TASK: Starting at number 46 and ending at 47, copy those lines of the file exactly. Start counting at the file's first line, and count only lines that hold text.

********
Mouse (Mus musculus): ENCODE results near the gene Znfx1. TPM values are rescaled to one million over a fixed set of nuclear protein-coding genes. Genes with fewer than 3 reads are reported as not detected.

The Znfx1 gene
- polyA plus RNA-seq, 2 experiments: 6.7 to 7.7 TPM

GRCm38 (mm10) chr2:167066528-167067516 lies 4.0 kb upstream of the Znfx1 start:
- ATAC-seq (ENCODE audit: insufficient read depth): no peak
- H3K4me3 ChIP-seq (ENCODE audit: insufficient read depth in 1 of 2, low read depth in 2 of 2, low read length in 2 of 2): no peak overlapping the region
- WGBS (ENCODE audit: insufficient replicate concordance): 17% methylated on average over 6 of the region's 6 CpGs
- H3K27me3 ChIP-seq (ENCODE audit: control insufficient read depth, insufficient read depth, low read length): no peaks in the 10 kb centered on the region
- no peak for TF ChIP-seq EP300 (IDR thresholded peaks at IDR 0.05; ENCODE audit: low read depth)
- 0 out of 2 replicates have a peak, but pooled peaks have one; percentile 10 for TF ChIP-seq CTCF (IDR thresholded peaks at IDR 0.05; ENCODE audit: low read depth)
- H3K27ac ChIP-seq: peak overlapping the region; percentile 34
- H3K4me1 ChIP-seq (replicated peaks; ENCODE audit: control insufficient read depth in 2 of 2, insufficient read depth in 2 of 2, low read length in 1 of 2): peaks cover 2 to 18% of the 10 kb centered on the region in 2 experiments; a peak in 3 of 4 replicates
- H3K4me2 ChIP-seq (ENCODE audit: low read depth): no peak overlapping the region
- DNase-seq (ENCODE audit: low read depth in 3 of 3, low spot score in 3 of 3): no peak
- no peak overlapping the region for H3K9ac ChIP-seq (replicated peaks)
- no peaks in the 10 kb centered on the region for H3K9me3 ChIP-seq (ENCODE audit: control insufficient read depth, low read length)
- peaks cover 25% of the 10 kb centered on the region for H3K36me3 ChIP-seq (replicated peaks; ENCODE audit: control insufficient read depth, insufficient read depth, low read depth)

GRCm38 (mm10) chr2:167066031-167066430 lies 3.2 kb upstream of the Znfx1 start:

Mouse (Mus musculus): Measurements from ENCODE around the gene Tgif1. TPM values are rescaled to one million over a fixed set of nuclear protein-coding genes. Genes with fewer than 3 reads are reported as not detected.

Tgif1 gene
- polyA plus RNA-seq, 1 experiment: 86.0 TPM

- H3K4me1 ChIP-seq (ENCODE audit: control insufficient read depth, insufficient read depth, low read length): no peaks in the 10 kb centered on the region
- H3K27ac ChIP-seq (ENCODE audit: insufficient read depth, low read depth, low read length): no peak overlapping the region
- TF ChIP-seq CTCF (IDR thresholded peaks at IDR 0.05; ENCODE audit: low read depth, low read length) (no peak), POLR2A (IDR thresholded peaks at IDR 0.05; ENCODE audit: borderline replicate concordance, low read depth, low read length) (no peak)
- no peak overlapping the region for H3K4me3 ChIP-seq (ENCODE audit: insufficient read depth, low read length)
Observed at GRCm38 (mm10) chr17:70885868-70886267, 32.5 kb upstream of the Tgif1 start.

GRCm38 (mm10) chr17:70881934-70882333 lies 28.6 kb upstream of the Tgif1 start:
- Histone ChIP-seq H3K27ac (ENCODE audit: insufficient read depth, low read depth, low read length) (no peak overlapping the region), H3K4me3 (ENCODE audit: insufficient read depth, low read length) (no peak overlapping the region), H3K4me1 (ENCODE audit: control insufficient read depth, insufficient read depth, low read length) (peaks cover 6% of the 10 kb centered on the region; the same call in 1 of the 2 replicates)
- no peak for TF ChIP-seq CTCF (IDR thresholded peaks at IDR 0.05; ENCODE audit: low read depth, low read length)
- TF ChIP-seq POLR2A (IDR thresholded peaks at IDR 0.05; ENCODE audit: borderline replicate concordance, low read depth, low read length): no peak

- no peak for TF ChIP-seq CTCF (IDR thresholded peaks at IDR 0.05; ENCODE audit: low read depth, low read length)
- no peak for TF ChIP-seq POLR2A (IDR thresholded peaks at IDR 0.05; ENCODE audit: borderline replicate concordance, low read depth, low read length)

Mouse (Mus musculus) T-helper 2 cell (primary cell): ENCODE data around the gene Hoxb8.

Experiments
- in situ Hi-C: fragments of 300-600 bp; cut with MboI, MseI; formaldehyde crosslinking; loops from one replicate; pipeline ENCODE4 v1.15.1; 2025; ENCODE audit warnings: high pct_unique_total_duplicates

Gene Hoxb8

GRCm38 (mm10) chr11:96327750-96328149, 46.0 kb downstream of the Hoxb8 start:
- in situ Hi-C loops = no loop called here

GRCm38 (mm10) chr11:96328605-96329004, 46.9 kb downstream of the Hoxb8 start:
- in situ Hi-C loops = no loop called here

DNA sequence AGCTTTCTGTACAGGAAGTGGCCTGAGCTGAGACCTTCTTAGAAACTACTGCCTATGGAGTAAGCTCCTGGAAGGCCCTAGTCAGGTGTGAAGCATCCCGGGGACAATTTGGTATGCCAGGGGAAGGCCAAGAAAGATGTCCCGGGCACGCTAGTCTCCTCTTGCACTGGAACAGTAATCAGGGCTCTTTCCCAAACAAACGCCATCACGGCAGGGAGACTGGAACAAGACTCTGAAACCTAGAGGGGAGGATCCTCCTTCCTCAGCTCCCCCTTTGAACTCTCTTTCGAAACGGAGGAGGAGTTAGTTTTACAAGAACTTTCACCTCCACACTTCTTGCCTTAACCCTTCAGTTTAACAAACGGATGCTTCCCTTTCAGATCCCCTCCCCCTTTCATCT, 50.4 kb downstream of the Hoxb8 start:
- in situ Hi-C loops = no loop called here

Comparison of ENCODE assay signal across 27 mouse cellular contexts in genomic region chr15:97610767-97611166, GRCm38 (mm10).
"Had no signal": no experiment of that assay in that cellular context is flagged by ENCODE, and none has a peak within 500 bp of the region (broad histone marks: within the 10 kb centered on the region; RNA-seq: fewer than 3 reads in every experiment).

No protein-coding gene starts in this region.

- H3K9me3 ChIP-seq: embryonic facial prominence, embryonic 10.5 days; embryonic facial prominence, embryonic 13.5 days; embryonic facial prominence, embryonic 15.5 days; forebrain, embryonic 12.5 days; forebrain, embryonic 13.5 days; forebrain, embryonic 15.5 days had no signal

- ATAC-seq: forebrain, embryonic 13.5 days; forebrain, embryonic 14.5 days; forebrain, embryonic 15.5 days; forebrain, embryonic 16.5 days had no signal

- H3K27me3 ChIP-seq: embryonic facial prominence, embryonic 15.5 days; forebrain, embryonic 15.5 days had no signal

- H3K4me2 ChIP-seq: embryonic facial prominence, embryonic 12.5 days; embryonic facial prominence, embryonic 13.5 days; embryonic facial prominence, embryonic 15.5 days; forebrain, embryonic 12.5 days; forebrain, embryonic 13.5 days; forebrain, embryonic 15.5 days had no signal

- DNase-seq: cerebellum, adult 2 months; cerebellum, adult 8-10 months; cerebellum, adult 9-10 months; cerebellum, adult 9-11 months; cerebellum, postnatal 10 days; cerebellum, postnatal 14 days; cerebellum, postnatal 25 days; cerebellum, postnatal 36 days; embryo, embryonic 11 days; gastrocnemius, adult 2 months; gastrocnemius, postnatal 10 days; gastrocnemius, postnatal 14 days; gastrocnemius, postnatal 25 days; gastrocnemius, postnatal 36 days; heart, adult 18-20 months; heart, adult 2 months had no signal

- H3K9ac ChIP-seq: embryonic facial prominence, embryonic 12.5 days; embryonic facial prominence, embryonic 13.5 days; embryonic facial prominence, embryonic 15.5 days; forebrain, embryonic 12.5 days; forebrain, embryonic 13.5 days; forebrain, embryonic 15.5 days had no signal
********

- H3K9me3 ChIP-seq: embryonic facial prominence, embryonic 10.5 days; embryonic facial prominence, embryonic 13.5 days; embryonic facial prominence, embryonic 15.5 days; forebrain, embryonic 12.5 days; forebrain, embryonic 13.5 days; forebrain, embryonic 15.5 days had no signal

- ATAC-seq: forebrain, embryonic 13.5 days; forebrain, embryonic 14.5 days; forebrain, embryonic 15.5 days; forebrain, embryonic 16.5 days had no signal